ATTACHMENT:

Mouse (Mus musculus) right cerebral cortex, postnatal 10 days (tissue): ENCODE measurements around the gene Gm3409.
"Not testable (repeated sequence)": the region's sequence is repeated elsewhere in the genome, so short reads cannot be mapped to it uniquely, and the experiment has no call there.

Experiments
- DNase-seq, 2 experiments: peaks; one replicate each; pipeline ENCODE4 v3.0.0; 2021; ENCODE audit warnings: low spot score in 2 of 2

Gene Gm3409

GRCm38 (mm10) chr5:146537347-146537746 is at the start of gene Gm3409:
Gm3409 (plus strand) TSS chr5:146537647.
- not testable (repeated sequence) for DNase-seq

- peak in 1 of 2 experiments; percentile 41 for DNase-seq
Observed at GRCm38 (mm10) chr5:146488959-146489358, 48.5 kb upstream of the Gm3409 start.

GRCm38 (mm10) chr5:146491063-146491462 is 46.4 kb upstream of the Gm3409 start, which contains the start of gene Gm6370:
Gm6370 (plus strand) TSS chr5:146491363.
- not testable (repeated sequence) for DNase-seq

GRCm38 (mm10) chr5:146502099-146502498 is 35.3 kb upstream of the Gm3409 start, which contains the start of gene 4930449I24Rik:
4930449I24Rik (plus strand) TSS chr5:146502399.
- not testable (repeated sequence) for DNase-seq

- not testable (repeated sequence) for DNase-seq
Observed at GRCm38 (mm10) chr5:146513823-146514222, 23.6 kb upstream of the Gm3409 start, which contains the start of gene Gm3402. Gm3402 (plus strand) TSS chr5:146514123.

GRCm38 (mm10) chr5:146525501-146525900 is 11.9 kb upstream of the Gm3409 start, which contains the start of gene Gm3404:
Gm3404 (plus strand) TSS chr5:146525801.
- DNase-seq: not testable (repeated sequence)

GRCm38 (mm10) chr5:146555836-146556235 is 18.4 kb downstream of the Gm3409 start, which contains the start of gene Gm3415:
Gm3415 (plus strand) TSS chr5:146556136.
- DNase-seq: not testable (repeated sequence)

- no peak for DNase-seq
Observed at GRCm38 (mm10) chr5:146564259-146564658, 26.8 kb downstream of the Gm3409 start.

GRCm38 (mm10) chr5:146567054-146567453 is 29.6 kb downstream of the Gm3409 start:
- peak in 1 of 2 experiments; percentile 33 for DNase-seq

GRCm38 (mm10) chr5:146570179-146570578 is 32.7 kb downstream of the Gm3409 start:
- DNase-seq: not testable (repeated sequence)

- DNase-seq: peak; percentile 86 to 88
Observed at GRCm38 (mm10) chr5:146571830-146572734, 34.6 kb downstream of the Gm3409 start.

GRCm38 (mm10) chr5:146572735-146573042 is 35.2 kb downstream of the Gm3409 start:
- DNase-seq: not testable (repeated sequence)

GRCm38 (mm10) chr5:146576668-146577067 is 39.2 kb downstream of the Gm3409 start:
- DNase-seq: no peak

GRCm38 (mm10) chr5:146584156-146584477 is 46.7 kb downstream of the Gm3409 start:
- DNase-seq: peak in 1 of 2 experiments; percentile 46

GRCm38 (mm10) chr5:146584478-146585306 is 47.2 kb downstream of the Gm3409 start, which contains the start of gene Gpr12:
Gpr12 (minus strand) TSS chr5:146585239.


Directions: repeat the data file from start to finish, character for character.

Mouse (Mus musculus) right cerebral cortex, postnatal 10 days (tissue): ENCODE measurements around the gene Gm3409.
"Not testable (repeated sequence)": the region's sequence is repeated elsewhere in the genome, so short reads cannot be mapped to it uniquely, and the experiment has no call there.

Experiments
- DNase-seq, 2 experiments: peaks; one replicate each; pipeline ENCODE4 v3.0.0; 2021; ENCODE audit warnings: low spot score in 2 of 2

Gene Gm3409

GRCm38 (mm10) chr5:146537347-146537746 is at the start of gene Gm3409:
Gm3409 (plus strand) TSS chr5:146537647.
- not testable (repeated sequence) for DNase-seq

- peak in 1 of 2 experiments; percentile 41 for DNase-seq
Observed at GRCm38 (mm10) chr5:146488959-146489358, 48.5 kb upstream of the Gm3409 start.

GRCm38 (mm10) chr5:146491063-146491462 is 46.4 kb upstream of the Gm3409 start, which contains the start of gene Gm6370:
Gm6370 (plus strand) TSS chr5:146491363.
- not testable (repeated sequence) for DNase-seq

GRCm38 (mm10) chr5:146502099-146502498 is 35.3 kb upstream of the Gm3409 start, which contains the start of gene 4930449I24Rik:
4930449I24Rik (plus strand) TSS chr5:146502399.
- not testable (repeated sequence) for DNase-seq

- not testable (repeated sequence) for DNase-seq
Observed at GRCm38 (mm10) chr5:146513823-146514222, 23.6 kb upstream of the Gm3409 start, which contains the start of gene Gm3402. Gm3402 (plus strand) TSS chr5:146514123.

GRCm38 (mm10) chr5:146525501-146525900 is 11.9 kb upstream of the Gm3409 start, which contains the start of gene Gm3404:
Gm3404 (plus strand) TSS chr5:146525801.
- DNase-seq: not testable (repeated sequence)

GRCm38 (mm10) chr5:146555836-146556235 is 18.4 kb downstream of the Gm3409 start, which contains the start of gene Gm3415:
Gm3415 (plus strand) TSS chr5:146556136.
- DNase-seq: not testable (repeated sequence)

- no peak for DNase-seq
Observed at GRCm38 (mm10) chr5:146564259-146564658, 26.8 kb downstream of the Gm3409 start.

GRCm38 (mm10) chr5:146567054-146567453 is 29.6 kb downstream of the Gm3409 start:
- peak in 1 of 2 experiments; percentile 33 for DNase-seq

GRCm38 (mm10) chr5:146570179-146570578 is 32.7 kb downstream of the Gm3409 start:
- DNase-seq: not testable (repeated sequence)

- DNase-seq: peak; percentile 86 to 88
Observed at GRCm38 (mm10) chr5:146571830-146572734, 34.6 kb downstream of the Gm3409 start.

GRCm38 (mm10) chr5:146572735-146573042 is 35.2 kb downstream of the Gm3409 start:
- DNase-seq: not testable (repeated sequence)

GRCm38 (mm10) chr5:146576668-146577067 is 39.2 kb downstream of the Gm3409 start:
- DNase-seq: no peak

GRCm38 (mm10) chr5:146584156-146584477 is 46.7 kb downstream of the Gm3409 start:
- DNase-seq: peak in 1 of 2 experiments; percentile 46

GRCm38 (mm10) chr5:146584478-146585306 is 47.2 kb downstream of the Gm3409 start, which contains the start of gene Gpr12:
Gpr12 (minus strand) TSS chr5:146585239.